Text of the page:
Christopher Lee is most familiar to the world as a consummate actor with a deep, rich voice and a towering presence. In ten hammer Studios films he became the embodiment of evil, inhabiting the character of Count von Dracula with a sinister charm. Then, breaking the mold, he went on to play some of the most iconic characters in cinematic history. Yet, who would have known that the great character actor was a former WW2 RAF Intelligence Officer and Nazi hunter who had been witness to unspeakable atrocities. In this biography we pierce the celluloid to discover the real Christopher Lee.
Christopher Frank Carandini Lee was born on May 27th, 1922 in Belgravia, London. His father, Geoffrey, was a hero of the First World War, having been decorated for gallantry at the Battle of the Somme. At the time of his son’s birth he was a Lieutenant Colonel on the King’s Royal Rifle Corps. Geoffrey was married to an Italian countess by the name of Estelle Marie. Blessed with great beauty, Estelle’s heritage traced all the way back to Emperor Charlemagne. As a result, the Lee household was frequently visited by high ranking figures of European nobility, and the young Christopher came into contact with some very interesting and important people.
Christopher was the Lee’s second child, with a sister, Xandra, having been born in 1917. However, the marriage was not a happy one and, when the boy was just four-years-old his parents separated. For the next two years, the children lived with Estelle in Wengen, Switzerland, while their father remained in the Belgravia house. After two years the marriage was officially ended.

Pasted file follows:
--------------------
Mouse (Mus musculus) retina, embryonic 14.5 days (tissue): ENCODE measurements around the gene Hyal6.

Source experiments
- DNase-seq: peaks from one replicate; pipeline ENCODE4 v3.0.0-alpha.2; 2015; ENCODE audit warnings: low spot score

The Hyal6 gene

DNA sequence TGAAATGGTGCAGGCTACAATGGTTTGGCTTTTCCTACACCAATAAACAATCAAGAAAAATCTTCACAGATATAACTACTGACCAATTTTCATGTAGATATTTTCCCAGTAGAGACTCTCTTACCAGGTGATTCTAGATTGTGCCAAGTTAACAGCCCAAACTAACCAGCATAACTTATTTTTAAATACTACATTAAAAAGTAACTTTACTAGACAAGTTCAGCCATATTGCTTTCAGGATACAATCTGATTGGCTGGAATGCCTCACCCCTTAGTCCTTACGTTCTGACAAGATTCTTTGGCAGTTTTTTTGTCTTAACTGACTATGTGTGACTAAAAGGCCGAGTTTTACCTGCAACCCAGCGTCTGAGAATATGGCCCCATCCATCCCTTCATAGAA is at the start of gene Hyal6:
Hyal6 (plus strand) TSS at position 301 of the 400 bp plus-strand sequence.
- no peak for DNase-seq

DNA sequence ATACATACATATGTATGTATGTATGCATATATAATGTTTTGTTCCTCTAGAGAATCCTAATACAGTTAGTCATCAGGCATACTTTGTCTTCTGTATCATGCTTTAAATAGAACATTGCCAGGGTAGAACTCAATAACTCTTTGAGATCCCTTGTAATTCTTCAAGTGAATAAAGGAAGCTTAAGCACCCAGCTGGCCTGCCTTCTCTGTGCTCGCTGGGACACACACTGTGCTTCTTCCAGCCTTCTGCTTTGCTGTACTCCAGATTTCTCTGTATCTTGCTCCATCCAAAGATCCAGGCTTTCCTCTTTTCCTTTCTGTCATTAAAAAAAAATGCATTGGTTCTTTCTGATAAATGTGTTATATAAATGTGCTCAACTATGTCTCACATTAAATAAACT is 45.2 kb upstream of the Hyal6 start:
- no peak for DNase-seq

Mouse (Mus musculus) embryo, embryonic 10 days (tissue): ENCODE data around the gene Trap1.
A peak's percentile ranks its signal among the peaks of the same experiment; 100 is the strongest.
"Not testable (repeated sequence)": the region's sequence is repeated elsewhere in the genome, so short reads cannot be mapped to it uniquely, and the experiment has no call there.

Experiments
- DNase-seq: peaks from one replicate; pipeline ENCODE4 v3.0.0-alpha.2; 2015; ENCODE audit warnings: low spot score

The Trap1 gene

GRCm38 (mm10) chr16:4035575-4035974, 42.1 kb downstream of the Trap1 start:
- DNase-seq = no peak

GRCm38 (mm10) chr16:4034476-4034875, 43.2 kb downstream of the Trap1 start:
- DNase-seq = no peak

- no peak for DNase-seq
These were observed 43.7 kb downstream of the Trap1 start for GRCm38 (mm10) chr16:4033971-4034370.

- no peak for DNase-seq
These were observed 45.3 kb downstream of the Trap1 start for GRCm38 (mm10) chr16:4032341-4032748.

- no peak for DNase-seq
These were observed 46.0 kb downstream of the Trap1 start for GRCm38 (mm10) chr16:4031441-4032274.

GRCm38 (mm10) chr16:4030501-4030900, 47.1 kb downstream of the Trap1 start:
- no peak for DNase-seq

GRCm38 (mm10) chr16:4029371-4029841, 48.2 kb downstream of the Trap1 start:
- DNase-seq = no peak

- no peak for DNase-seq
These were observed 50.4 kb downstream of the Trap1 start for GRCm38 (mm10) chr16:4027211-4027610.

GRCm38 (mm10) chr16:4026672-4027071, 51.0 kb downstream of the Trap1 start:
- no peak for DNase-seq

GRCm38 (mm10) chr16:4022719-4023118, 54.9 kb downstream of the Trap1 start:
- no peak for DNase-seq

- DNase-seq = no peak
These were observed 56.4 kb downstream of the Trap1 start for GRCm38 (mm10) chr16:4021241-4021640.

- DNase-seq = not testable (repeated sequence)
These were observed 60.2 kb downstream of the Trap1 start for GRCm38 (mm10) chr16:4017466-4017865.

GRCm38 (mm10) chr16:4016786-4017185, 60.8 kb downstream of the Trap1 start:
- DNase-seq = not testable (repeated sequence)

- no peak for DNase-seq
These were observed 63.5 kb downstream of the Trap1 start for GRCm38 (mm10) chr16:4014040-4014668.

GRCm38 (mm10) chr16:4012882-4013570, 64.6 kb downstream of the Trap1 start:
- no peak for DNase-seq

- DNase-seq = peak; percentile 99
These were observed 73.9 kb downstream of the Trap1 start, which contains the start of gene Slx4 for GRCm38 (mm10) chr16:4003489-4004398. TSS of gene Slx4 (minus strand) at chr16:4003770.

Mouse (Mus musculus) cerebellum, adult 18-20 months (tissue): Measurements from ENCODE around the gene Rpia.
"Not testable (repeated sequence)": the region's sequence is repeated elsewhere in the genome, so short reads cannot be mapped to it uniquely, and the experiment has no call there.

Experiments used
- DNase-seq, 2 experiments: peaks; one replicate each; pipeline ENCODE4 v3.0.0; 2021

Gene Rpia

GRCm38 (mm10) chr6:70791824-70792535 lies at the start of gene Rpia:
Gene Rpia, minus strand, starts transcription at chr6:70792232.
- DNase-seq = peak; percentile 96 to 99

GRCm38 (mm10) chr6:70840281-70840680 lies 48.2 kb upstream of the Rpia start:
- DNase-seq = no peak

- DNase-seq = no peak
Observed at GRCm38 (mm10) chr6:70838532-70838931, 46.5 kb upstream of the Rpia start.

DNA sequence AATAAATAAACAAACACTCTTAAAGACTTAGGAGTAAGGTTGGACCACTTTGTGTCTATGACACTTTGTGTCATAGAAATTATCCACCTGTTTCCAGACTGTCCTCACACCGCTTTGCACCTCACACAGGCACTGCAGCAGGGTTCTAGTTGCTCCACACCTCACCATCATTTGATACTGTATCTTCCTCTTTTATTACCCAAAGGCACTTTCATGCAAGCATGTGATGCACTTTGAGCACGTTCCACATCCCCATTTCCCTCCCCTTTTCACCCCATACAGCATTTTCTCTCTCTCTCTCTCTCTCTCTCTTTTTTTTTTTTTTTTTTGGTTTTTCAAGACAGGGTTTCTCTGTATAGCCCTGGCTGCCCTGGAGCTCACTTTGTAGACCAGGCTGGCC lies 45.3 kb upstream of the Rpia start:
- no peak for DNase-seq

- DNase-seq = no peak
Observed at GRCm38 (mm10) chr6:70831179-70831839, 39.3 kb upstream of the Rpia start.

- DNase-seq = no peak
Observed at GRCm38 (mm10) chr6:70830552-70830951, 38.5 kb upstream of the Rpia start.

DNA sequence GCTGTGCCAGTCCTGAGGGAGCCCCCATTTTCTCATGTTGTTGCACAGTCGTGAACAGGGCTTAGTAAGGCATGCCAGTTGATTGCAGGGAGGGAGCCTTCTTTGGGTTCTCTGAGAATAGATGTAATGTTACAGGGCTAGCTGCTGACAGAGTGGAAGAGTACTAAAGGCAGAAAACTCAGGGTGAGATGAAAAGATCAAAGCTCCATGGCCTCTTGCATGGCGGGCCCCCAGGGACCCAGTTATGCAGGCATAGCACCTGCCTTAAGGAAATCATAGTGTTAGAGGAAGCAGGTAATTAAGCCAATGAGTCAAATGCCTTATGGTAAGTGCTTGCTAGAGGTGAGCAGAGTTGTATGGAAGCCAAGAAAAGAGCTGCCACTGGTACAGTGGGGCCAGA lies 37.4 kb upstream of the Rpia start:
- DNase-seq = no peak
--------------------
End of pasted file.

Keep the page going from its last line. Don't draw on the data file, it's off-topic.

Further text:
While in Switzerland, Estelle enrolled her son in a preschool called Miss Fischer’s Academy, which was located in Territet. It was here that Christopher was given his first acting role, appearing as the lead character in the play Rumpelstiltskin.
In 1928, Estelle and the children returned to England. Christopher was put into Wagner’s private school in Queen’s Gate, London. In 1929, Estelle married a banker by the name of Harcourt George-St-Croix Rose. Lee’s step-father happened to be the uncle of a young writer by the name of Ian Fleming, who would go on to create, not only James Bond, but also Bond’s arch enemy, Scaramanga or The Man With the Golden Gun, who Lee would famously play on film a half century later.
“Every actor has to make terrible films from time to time, but the trick is never to be terrible in them.” Christopher Lee
Following the marriage, the family moved to Fulham. At the age of nine Christopher was enrolled at Summer Fields, a boarding school in Oxford. Lee enjoyed his time at Summer Fields. He made friends quickly and proved himself to be a gifted and studious pupil. Among his closest friends at Summer fields was Patrick MacNee, who would also carve a career as an actor and find fame as secret agent John Steed in The Avengers. Lee and MacNee both enjoyed acting and appeared together in a number of school plays.